Gardening was an important part of my grandparents’ life on their farmstead in western Iowa where my father grew up and also where I grew up. Originally the area around the house was bare of plants but with time Grandpa Henry and Grandma Olga planted numerous trees, bushes, flowers and a lawn around the home.
Of course the home needed shade for the hot summers so four walnut trees were planted. As a child I remember stepping on and smashing the walnuts to remove the green hulls and later using a hammer to crack open the walnut shells to retrieve the meat inside. To provide fruit for the family three apple trees were planted; one for each son – Walt, Ed, and Harold, my dad. During the summer I would climb and play in these apple trees and in the fall I would help pick the apples. The apples were eaten fresh or frozen to make pies, crisps or other desserts. Other fruit trees included two sour cherry trees. Each summer my sisters and I would pick and pit the cherries. Typically we canned or froze the cherries to be used in making desserts.
Grandma Olga loved her flowers and a nice variety of these were planted around the home. Orange trumpet vines had been planted on both sides of the gate that grew into a nice canopy over the gate. Being a favorite of my dad, a slip of the trumpet vine was moved to the backyard of his retirement home he had built several decades later. The trumpet vine is still growing there on a wooden fence today.
Orange poppies were a favorite of Grandma Olga. Every summer the poppies grew on the southeast corner of the house, but unfortunately the poppies are no longer there and my Dad misses them when he visits the old farmstead. Grandma Olga had old-fashioned hollyhocks around the water pump on the west side of the house. As young children my sisters and I had fun making hollyhock dolls out the blossoms, using toothpicks to connect the blooms together.
One of my favorite plants was the old-fashioned deep purple lilac bush that my grandparents had planted. After I had my own home in central Iowa, I dug up small shoots of the lilac bush and started lilac bushes in my own backyard. After a few years the blooms were plentiful and each spring I would cut the blossoms and put them in vases for our home and for the library at work.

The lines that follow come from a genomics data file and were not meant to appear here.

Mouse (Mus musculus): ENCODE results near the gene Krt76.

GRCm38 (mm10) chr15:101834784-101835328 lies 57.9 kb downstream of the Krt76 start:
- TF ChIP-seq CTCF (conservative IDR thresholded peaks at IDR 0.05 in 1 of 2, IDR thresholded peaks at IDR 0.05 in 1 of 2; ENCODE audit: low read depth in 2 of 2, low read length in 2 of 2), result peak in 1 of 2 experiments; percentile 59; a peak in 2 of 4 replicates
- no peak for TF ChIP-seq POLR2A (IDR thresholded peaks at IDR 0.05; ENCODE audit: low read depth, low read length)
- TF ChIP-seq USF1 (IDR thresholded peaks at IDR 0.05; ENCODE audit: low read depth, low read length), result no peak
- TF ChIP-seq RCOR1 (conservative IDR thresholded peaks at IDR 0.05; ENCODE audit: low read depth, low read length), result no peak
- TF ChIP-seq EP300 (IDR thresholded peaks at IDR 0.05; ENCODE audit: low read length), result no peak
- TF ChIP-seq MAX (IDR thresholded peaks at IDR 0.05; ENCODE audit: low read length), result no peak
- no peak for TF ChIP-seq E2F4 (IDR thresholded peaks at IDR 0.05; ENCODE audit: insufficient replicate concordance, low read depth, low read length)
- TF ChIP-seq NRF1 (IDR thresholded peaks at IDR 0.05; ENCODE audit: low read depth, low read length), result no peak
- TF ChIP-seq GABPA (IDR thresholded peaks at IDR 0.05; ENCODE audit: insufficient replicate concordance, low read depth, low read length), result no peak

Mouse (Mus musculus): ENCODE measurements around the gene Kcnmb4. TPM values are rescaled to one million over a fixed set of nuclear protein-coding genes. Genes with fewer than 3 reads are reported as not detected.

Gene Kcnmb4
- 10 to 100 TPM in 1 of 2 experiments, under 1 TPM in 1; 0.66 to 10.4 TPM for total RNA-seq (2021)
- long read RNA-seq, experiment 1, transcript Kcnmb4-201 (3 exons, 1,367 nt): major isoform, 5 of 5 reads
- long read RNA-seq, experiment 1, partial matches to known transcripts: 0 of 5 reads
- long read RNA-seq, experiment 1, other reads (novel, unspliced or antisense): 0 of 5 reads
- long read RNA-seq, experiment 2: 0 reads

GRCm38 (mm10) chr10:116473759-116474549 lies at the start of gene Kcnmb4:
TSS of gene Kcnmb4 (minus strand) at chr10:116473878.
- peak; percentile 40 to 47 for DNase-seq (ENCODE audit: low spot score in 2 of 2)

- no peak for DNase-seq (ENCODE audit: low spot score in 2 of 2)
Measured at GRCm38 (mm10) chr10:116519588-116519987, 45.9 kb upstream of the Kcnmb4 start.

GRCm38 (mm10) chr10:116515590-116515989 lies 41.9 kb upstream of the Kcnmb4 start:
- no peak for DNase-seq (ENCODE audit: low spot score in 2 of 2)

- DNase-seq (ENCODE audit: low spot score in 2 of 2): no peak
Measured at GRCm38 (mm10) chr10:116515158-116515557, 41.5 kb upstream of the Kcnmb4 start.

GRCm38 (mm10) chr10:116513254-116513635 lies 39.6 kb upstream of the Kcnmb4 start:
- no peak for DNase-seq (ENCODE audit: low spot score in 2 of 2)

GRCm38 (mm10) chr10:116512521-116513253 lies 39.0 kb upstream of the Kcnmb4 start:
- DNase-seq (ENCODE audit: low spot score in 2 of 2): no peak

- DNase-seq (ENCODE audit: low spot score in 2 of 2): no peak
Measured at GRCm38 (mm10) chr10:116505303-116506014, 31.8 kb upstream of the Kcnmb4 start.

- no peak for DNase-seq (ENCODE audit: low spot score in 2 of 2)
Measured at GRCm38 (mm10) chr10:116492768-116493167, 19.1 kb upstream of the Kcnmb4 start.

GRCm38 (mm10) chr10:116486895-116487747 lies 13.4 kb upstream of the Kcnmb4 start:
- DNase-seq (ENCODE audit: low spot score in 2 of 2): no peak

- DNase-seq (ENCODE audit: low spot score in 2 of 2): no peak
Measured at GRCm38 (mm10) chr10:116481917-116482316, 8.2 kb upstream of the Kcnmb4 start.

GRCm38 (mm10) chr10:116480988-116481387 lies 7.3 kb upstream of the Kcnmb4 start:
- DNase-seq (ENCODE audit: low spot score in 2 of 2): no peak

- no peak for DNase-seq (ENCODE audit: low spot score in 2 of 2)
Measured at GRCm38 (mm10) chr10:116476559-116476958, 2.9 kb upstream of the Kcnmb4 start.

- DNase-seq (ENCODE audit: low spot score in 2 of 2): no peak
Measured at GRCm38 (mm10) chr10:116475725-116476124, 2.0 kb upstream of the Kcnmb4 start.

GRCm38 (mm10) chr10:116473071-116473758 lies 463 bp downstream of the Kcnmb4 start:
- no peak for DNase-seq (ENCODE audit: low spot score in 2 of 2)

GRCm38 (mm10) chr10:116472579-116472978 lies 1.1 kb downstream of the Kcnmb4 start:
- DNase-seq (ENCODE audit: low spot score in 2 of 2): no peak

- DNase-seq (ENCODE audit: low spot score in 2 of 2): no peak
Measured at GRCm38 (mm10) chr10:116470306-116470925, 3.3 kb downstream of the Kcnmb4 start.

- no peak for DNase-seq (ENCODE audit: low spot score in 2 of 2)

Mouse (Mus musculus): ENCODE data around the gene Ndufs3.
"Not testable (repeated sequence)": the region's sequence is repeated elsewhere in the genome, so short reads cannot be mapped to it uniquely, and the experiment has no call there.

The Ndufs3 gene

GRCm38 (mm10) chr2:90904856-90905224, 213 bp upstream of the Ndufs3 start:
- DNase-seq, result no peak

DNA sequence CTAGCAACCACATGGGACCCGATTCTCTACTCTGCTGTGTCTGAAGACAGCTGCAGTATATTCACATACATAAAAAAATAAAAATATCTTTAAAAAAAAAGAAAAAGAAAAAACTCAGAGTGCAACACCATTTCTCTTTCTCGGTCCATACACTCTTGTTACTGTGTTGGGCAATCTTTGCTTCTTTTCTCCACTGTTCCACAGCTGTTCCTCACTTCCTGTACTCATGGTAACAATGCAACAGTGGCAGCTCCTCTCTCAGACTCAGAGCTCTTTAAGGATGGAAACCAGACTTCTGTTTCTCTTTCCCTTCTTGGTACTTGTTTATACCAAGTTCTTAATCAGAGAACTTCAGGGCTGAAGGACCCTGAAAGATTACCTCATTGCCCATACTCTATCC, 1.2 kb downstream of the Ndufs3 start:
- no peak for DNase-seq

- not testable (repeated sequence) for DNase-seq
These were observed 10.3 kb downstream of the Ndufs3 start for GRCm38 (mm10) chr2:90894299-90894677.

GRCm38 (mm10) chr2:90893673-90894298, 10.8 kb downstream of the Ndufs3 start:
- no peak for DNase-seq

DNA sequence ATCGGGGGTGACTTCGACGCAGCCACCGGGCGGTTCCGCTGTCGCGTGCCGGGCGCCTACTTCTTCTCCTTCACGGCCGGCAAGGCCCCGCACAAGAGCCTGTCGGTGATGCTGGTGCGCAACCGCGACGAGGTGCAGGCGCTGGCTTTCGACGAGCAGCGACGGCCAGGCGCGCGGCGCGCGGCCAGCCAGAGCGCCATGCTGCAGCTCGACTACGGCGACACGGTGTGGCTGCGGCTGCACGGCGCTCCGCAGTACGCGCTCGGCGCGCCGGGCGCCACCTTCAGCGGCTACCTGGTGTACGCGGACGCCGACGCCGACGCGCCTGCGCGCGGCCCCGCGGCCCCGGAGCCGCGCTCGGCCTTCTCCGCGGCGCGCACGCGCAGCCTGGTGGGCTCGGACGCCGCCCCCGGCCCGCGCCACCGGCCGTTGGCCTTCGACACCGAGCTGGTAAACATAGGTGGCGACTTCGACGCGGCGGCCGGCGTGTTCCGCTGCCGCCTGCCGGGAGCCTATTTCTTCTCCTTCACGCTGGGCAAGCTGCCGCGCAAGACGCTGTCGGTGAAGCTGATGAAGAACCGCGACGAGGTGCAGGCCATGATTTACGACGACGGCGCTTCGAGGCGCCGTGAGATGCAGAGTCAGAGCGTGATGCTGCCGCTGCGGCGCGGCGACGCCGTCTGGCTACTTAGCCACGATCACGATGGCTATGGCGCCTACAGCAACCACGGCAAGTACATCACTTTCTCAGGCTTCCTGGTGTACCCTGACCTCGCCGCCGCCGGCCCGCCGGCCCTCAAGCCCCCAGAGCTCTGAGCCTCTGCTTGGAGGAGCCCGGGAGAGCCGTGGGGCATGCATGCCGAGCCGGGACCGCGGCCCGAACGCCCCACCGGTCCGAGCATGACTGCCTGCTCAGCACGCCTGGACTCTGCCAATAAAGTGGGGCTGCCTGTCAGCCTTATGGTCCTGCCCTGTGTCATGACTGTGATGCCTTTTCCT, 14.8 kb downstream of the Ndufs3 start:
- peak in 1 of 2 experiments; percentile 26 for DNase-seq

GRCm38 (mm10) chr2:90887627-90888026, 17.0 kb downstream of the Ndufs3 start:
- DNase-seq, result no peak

So where did Grandpa Henry and Grandma Olga obtain these plantings back in the late 1920s? I had no idea so I had to ask my dad. The answer – Earl May, a seed and nursery center that originated in Shenandoah, Iowa that had outposts in local towns during the spring. Earl May learned the nursery business from E. S. Welch, his father-in-law. He started his own retail and catalog business in 1919 and his clever use of radio advertising quickly built up his company.
Grandma Olga and Grandpa Henry moved off the farmstead to town before I was born and my mom put her own touches on the flowerbeds. Moving into town did not stop Grandma Olga’s gardening. Her entire backyard was filled with flowerbeds and a vegetable garden. The only lawn was a little walkway by the house and little strips between the flower and vegetable beds.
Annually we planted a large vegetable garden on the farm to provide food for our family. The main vegetables grown were peas, green beans, cabbages, tomatoes, sweet corn and potatoes. My sisters and I helped weed the garden and pick the produce. The pails of produce were taken to the house and we would shell the peas and snap the beans. When the sweet corn was ready to be harvested my dad and brother would pick the corn early in the morning and the whole family would sit outside husking the corn. Clean washcloths were used to help remove the silk hairs from cobs of corn. The natural sweetness of the corn attracted flies so I was happy to go inside to help. The ears of corn were blanched in hot water on the stove and then placed in an ice water bath to cool. Next, the corn was cut off the cob and packaged in bags and placed in the freezers. Typically we would “put up” about one hundred quarts of corn.
In the fall my dad and brother would plow up the potato plants to harvest the potatoes. One would drive the tractor and the other one would guide the single row walking-plow behind. During my dad’s childhood a horse was used instead of a tractor. My sisters and I had the task of picking up the potatoes from the ground. The potatoes were stored in the cave (root cellar) for us to eat during the winter months. Other summer produce was also stored in the cave – canned beans, bread and butter pickles, dill pickles, and sauerkraut. Old crocks of various sizes were used to make the sauerkraut and pickles.
Such are my gardening memories of my childhood.